Killer hornets wreak havoc

Updated: 2013-10-16 07:43

By He Na (China Daily)

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Killer hornets wreak havoc

Workers burn a hornet's nest in a forest in Ankang, Shaanxi province, on Oct 6. Run Banhui / for China Daily

Red alerts after rapid increase in number of venomous insects poses huge threat to people's safety, He Na reports.

If you ask what are the most-feared venomous animals and insects, most people would say snakes, scorpions and spiders. But if you ask that question in the villages around Ankang in Shaanxi province, the answer is universally, "hornets".

The villagers live in mortal fear of hornet attacks and will happily take a long detour home rather than face the prospect of encountering the insects en route.

Tales of people attacked by hornets can be heard almost everywhere in the southern part of Shaanxi. Farmers have been attacked while working in the fields, while walking home, by touching a tree that houses a hornets' nest, being stung when attempting to move nests, or being chased by hornets because of the color of their clothing ... the list goes on and on.

The experiences may vary slightly, but the result is always the same: severe injury or death.

Cheng Conghui, 55, a farmer from Sanping, a village in Ankang, was recently attacked as she walked through a rice field. Although she had taken the precaution of wearing a long dress and trousers, her caution proved fruitless when she encountered a large swarm of hornets, according to reports in Shaanxi Daily.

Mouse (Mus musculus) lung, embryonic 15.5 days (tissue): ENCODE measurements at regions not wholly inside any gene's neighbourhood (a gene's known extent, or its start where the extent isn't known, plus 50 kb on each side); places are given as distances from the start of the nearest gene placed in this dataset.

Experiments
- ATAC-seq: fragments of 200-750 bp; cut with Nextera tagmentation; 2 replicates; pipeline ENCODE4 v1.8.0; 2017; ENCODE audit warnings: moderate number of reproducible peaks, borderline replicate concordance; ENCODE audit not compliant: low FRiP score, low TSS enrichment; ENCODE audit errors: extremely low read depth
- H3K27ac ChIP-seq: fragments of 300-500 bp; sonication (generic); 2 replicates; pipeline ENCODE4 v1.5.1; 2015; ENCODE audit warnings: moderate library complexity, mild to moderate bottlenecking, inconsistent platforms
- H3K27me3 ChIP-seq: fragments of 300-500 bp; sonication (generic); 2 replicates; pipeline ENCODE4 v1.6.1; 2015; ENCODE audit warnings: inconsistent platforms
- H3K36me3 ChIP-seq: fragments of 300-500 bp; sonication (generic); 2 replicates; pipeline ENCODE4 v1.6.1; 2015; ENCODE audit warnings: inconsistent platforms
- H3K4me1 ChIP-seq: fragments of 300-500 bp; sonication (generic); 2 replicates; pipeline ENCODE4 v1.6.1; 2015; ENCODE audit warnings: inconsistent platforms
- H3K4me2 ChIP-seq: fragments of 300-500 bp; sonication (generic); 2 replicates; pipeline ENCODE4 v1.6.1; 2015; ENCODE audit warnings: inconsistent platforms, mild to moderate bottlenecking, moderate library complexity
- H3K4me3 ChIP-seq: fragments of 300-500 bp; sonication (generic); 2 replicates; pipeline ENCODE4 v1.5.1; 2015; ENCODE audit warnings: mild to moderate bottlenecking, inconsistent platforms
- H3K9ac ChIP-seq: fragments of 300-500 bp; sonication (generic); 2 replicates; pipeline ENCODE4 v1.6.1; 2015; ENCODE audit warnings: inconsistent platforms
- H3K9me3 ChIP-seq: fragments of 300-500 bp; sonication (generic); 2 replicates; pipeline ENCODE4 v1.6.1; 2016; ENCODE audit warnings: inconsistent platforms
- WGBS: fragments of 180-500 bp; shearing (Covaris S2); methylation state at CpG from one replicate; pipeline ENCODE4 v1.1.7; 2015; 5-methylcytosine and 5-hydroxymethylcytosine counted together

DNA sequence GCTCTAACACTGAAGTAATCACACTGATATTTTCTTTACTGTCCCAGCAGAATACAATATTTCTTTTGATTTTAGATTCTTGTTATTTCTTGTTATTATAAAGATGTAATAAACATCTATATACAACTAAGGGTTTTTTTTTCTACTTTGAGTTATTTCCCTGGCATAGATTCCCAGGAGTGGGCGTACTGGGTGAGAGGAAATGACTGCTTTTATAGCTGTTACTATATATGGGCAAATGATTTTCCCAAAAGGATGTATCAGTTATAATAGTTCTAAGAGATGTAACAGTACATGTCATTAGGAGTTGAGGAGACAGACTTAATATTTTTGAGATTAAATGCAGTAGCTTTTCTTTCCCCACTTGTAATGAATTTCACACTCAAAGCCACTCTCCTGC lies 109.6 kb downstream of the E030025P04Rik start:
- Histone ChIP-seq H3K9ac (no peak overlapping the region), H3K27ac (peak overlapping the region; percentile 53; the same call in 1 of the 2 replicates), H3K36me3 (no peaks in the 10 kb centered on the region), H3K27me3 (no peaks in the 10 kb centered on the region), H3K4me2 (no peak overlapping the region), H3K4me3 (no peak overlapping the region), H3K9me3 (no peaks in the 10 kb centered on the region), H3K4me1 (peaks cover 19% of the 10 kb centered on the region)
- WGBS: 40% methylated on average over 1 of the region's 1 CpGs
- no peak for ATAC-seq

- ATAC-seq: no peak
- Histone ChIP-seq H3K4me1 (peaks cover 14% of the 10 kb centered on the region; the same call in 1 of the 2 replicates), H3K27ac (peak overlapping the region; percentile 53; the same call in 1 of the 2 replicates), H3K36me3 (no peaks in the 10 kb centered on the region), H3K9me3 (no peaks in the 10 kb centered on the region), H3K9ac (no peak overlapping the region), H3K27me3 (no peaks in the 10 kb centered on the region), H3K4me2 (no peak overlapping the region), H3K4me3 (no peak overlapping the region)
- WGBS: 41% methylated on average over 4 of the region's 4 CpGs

The doctor who treated Cheng at the local hospital estimated that she had been stung more than 200 times from head to toe and said that very few places on her body were free of the livid red marks.

Another victim, Chen Changlin, who was attacked on Sept 21, is still being treated at Ankang Central Hospital, having been diagnosed with acute renal failure as a result of the venomous stings.

He was attacked when he attempted to help a mother and son who were encircled by hornets. Chen, who was helping a relative to harvest rice, rushed to help, a move that aggravated the hornets, which launched a concerted fierce three-minute attack.

"The hornets chased him more than 200 meters. Hemodialysis is the only treatment for his condition, but we don't yet know how much money we will need to pay for his treatment," said Chen's son.

Even so, these two were lucky compared with those who have died as a result of hornet attacks. People's Daily reported that on Oct 3 an elderly woman in Luoping village, Ankang, died after being attacked as she tried to protect her 4-year-old granddaughter.

The 72-year-old died while being transferred from a clinic in the town to a large hospital. Her granddaughter is still receiving treatment in hospital and is on the "life at risk" list.

Reports by China National Radio show that so far, more than 1,600 people in the Shaanxi cities of Ankang, Hanzhong and Shangluo have been attacked by hornets since July. The death toll currently stands at 42. The National Health and Family Planning Commission has dispatched three medical experts to the province to provide guidance and assistance with the most severe cases.

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